In the western world, men outnumber women in academia. But in some countries, it’s the other way around. That sounds remarkable, but what does it actually say about gender equality?
It’s a familiar cry from educational institutions and governments across the globe: we need more women in science. Despite efforts to close the gender gap, science remains dominated by men. But that isn’t true for all countries. In Myanmar, for example, science is a woman’s world.
BBC News reports that Myanmar seems to be “a paragon of scientific gender equality”, with women outnumbering men in research jobs and professorships. Does that mean that there’s no gender bias in Myanmar? Not exactly.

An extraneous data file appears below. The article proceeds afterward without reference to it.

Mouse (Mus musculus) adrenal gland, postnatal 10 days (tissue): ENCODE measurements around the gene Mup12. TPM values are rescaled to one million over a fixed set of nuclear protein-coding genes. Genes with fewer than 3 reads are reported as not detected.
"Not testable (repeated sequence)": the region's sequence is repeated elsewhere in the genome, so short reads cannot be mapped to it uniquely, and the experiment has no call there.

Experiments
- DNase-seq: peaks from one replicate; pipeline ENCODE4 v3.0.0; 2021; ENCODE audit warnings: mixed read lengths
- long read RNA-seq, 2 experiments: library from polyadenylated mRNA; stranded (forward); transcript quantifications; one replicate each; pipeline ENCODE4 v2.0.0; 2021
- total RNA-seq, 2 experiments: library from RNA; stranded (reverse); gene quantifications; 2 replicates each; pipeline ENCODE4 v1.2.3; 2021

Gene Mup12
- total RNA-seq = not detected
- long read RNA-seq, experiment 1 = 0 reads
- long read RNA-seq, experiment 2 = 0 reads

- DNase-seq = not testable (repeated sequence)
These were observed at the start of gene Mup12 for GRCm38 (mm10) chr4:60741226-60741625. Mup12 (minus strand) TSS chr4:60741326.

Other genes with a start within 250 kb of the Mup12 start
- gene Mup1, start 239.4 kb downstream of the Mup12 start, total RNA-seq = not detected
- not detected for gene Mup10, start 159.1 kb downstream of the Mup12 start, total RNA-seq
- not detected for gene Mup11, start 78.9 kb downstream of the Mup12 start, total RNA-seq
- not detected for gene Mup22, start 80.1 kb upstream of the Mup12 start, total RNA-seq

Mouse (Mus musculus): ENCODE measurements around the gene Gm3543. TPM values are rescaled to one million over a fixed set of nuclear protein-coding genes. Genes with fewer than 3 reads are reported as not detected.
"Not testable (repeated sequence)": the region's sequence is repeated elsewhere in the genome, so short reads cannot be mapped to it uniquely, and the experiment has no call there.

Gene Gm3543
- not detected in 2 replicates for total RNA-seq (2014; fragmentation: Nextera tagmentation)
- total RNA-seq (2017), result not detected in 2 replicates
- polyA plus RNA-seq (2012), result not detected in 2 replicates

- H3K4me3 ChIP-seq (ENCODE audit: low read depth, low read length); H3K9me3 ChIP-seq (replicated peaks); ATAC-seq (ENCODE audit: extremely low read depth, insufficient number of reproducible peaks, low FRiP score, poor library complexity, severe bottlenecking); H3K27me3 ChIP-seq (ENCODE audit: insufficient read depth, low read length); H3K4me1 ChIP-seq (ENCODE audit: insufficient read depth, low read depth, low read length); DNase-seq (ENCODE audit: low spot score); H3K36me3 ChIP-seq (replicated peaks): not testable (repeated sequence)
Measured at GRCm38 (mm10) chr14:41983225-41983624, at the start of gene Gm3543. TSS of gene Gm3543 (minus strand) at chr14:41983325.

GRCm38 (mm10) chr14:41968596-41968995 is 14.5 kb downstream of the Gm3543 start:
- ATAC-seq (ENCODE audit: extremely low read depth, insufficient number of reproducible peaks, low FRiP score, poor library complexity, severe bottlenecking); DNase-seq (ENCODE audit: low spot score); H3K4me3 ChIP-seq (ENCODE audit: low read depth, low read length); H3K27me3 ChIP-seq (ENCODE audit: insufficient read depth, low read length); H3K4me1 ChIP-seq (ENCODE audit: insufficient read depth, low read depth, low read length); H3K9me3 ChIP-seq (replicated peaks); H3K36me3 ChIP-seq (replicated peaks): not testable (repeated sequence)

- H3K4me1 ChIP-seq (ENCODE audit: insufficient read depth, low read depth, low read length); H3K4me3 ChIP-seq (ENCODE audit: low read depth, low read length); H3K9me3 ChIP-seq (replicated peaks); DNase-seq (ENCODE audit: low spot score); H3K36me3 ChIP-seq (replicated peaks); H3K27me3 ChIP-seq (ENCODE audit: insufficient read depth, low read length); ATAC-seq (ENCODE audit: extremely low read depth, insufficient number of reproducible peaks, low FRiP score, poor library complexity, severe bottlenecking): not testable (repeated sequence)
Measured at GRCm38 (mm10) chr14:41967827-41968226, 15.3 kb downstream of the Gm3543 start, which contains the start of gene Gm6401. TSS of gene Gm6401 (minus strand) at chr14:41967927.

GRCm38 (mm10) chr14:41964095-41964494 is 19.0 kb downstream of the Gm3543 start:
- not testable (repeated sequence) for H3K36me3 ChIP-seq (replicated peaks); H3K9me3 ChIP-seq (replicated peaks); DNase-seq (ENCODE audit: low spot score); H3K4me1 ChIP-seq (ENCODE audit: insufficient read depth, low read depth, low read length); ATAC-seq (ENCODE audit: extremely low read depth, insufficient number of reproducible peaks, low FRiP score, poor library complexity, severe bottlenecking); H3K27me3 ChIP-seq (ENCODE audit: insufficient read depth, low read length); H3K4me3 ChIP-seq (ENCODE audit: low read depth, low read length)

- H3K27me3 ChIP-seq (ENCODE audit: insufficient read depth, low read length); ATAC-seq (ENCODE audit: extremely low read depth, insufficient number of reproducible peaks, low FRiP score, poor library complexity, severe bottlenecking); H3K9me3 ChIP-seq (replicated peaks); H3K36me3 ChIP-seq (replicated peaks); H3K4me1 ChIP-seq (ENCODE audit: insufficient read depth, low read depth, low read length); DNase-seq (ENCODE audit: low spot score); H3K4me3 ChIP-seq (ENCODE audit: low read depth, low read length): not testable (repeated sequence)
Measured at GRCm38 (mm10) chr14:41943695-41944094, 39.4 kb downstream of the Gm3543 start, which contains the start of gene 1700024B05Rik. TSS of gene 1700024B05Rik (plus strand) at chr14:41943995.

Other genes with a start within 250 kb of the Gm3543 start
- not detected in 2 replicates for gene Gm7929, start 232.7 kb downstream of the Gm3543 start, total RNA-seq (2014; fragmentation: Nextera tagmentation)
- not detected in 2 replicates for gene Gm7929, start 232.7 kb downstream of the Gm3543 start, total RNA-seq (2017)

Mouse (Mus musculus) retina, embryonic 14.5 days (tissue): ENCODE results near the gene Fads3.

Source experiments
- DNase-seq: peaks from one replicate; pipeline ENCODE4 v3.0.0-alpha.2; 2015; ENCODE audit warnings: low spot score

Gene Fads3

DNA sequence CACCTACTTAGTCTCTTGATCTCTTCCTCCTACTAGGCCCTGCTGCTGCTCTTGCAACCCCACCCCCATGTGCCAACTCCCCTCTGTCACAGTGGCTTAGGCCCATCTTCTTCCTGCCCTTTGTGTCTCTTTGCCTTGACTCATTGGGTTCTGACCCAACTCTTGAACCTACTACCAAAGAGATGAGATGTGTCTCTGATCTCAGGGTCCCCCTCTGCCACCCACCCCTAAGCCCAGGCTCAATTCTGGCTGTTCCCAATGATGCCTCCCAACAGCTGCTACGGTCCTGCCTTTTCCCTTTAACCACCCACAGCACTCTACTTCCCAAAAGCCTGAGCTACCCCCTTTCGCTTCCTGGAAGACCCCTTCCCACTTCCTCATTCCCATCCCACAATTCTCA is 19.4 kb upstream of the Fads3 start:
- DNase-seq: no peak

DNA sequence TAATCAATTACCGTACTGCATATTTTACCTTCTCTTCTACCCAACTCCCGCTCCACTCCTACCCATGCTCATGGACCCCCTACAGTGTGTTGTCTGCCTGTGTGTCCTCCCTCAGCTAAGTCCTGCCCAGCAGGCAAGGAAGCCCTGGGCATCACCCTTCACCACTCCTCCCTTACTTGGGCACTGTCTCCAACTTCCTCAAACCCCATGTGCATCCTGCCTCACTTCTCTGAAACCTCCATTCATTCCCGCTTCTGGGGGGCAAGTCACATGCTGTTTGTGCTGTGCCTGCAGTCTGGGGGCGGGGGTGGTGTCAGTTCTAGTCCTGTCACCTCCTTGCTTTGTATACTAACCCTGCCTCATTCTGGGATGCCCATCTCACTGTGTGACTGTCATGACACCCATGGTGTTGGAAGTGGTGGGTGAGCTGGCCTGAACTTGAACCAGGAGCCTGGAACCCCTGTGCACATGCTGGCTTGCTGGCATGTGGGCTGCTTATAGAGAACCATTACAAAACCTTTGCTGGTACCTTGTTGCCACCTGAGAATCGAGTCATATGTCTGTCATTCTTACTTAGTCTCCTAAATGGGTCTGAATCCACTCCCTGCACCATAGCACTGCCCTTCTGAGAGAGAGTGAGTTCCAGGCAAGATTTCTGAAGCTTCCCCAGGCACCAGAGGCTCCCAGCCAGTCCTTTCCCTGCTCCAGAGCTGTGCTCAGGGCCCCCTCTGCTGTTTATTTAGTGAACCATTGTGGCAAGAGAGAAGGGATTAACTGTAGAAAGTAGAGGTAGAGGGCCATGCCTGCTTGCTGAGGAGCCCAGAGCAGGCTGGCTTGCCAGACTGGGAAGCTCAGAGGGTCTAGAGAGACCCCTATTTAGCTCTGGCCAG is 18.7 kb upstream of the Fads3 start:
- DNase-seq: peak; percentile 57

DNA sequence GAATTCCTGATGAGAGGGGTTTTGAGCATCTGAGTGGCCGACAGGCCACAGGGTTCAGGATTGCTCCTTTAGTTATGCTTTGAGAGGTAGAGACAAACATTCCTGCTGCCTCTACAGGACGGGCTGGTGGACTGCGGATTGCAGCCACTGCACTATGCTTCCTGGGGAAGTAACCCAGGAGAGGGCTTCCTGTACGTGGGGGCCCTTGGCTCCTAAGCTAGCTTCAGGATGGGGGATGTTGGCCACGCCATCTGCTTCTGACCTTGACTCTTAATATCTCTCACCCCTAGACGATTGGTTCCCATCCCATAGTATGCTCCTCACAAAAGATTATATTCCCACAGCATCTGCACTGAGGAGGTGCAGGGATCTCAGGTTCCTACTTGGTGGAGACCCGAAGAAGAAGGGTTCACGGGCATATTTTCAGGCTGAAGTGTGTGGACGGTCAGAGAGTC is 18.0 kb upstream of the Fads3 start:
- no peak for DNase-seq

A possible explanation for the high number of women in science is the fact that academic jobs don’t pay well in Myanmar. Because wages in academia are too low to be able to support a family, female researcher dr. Thazin Han told BBC, men choose other professions. Han works as head of food research at the Myanmar government’s Department of Research and Innovation, and she’s paid 300 dollars a month. In Myanmar, that’s not enough to provide for a household.
In Tunisia, women make up more than half of all scientists in Tunisia. But top-level academic positions are still male-dominated. In addition, unemployment is substantially higher among highly educated women. While 19% of young men with a higher education diploma are without a job, 41% of female graduates are unemployed.
Even though the numbers paint a rosy picture, there’s still a lot to be done for women in science across the world. As it turns out, countries that have seemingly overcome the scientific gender gap are no exception.
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